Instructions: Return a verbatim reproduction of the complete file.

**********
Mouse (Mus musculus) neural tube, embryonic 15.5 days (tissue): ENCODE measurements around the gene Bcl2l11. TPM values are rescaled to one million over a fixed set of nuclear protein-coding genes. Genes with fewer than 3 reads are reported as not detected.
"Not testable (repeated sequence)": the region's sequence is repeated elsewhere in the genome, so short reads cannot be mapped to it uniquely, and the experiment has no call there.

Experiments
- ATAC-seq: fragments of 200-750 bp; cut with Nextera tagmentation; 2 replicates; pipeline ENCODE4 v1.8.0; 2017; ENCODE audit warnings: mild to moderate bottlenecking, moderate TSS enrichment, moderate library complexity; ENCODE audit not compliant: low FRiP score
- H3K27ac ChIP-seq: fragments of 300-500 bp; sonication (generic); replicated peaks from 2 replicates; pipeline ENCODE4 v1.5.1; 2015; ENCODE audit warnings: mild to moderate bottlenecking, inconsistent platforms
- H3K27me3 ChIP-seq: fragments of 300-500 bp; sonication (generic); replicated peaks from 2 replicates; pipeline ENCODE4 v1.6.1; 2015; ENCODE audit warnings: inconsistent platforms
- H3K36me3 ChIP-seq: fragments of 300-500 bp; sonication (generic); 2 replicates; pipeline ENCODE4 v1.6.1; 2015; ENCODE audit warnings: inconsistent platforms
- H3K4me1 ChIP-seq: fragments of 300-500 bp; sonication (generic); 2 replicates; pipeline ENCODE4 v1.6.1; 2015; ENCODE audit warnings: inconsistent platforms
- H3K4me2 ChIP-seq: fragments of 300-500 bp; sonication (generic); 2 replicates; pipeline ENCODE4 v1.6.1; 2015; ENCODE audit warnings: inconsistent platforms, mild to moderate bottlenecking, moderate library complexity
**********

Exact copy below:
Mouse (Mus musculus) neural tube, embryonic 15.5 days (tissue): ENCODE measurements around the gene Bcl2l11. TPM values are rescaled to one million over a fixed set of nuclear protein-coding genes. Genes with fewer than 3 reads are reported as not detected.
"Not testable (repeated sequence)": the region's sequence is repeated elsewhere in the genome, so short reads cannot be mapped to it uniquely, and the experiment has no call there.

Experiments
- ATAC-seq: fragments of 200-750 bp; cut with Nextera tagmentation; 2 replicates; pipeline ENCODE4 v1.8.0; 2017; ENCODE audit warnings: mild to moderate bottlenecking, moderate TSS enrichment, moderate library complexity; ENCODE audit not compliant: low FRiP score
- H3K27ac ChIP-seq: fragments of 300-500 bp; sonication (generic); replicated peaks from 2 replicates; pipeline ENCODE4 v1.5.1; 2015; ENCODE audit warnings: mild to moderate bottlenecking, inconsistent platforms
- H3K27me3 ChIP-seq: fragments of 300-500 bp; sonication (generic); replicated peaks from 2 replicates; pipeline ENCODE4 v1.6.1; 2015; ENCODE audit warnings: inconsistent platforms
- H3K36me3 ChIP-seq: fragments of 300-500 bp; sonication (generic); 2 replicates; pipeline ENCODE4 v1.6.1; 2015; ENCODE audit warnings: inconsistent platforms
- H3K4me1 ChIP-seq: fragments of 300-500 bp; sonication (generic); 2 replicates; pipeline ENCODE4 v1.6.1; 2015; ENCODE audit warnings: inconsistent platforms
- H3K4me2 ChIP-seq: fragments of 300-500 bp; sonication (generic); 2 replicates; pipeline ENCODE4 v1.6.1; 2015; ENCODE audit warnings: inconsistent platforms, mild to moderate bottlenecking, moderate library complexity